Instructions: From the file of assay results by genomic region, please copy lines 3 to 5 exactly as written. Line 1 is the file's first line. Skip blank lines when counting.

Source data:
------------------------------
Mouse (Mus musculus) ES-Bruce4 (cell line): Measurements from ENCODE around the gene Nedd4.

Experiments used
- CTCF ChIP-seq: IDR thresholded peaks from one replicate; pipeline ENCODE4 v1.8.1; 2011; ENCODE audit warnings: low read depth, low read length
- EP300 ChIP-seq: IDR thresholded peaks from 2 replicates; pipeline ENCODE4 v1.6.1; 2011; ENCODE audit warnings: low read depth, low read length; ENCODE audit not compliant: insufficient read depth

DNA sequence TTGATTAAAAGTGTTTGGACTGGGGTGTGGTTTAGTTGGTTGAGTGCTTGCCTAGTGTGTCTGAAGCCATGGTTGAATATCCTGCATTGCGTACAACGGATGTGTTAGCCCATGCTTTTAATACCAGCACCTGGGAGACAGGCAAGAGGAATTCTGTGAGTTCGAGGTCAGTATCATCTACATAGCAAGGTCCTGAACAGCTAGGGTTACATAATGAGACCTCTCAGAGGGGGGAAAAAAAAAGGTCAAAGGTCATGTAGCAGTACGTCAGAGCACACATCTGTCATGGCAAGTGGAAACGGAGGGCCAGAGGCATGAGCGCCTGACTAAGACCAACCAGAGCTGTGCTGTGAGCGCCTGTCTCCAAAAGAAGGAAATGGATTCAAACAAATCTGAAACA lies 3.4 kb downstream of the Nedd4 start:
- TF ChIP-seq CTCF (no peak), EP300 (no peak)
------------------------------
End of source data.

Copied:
- CTCF ChIP-seq: IDR thresholded peaks from one replicate; pipeline ENCODE4 v1.8.1; 2011; ENCODE audit warnings: low read depth, low read length
- EP300 ChIP-seq: IDR thresholded peaks from 2 replicates; pipeline ENCODE4 v1.6.1; 2011; ENCODE audit warnings: low read depth, low read length; ENCODE audit not compliant: insufficient read depth

DNA sequence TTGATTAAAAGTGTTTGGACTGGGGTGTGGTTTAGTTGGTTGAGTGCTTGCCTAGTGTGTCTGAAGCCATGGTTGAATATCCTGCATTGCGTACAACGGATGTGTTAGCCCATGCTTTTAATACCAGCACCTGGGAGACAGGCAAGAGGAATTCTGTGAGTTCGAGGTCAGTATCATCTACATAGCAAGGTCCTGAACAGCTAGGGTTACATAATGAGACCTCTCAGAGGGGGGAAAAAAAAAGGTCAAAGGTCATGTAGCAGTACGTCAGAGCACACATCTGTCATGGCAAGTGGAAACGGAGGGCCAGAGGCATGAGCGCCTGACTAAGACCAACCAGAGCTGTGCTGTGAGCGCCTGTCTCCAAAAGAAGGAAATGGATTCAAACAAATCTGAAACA lies 3.4 kb downstream of the Nedd4 start: